Taxes for Transportation Were Well Received

Voters eager for better public transit approved 15 of 18 ballot-measure tax increases on Nov. 3, 2020.

Counter to Grover Norquist’s “Voters (Mostly) Reject Tax Hikes” (op-ed, Nov. 9), voters eager for better public transit approved 15 of 18 ballot-measure transportation tax increases on Nov. 3. Adding these to the 32 measures approved earlier this year brings the success rate of transit ballot initiatives in 2020 to a high of 92%.

In Austin, Texas, voters approved investing $7.1 billion in three new rail lines, a downtown transit tunnel and bus-service expansion, including an all-electric fleet.

The San Francisco-San Jose rail line, Caltrain, gained dedicated funding estimated at $108 million annually for the next 30 years thanks to voter approval of a 1/8-cent sales tax in the three counties that the line serves.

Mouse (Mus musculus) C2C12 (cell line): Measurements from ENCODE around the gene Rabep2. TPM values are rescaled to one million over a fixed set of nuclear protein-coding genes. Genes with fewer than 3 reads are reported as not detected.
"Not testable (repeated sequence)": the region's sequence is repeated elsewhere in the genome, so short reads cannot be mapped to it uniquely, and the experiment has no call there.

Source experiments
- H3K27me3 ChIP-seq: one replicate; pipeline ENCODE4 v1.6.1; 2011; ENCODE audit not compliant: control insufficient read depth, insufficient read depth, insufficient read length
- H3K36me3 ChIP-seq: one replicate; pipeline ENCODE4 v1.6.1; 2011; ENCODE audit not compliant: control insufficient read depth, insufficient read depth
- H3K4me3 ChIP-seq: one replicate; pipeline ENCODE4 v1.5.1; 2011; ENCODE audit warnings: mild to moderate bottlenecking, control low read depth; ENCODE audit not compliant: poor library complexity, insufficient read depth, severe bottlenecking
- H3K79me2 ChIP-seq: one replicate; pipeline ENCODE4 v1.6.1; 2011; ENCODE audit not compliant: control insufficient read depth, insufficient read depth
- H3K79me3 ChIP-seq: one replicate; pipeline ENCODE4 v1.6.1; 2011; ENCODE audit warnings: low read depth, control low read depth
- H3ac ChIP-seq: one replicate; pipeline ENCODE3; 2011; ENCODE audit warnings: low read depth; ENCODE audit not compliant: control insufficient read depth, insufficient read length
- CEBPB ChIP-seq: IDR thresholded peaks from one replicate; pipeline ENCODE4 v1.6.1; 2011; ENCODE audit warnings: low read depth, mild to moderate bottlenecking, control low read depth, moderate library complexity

Seattle voters renewed a sales tax to fund transit projects for an additional six years and increased the tax from 0.1% to 0.15%. In Missoula, Mont., voters approved a mill levy request that will raise $3 million annually to increase bus frequency on popular routes, expand weekend service, and move closer to an all-electric bus fleet.

These election results weren’t even squeakers; support ranged from 59% in Missoula to 67% in Austin, 70% in the Bay Area and 81% in Seattle.

Stewart Mader

Hoboken, N.J.

Appeared in the Wall Street Journal, November 12, 2020.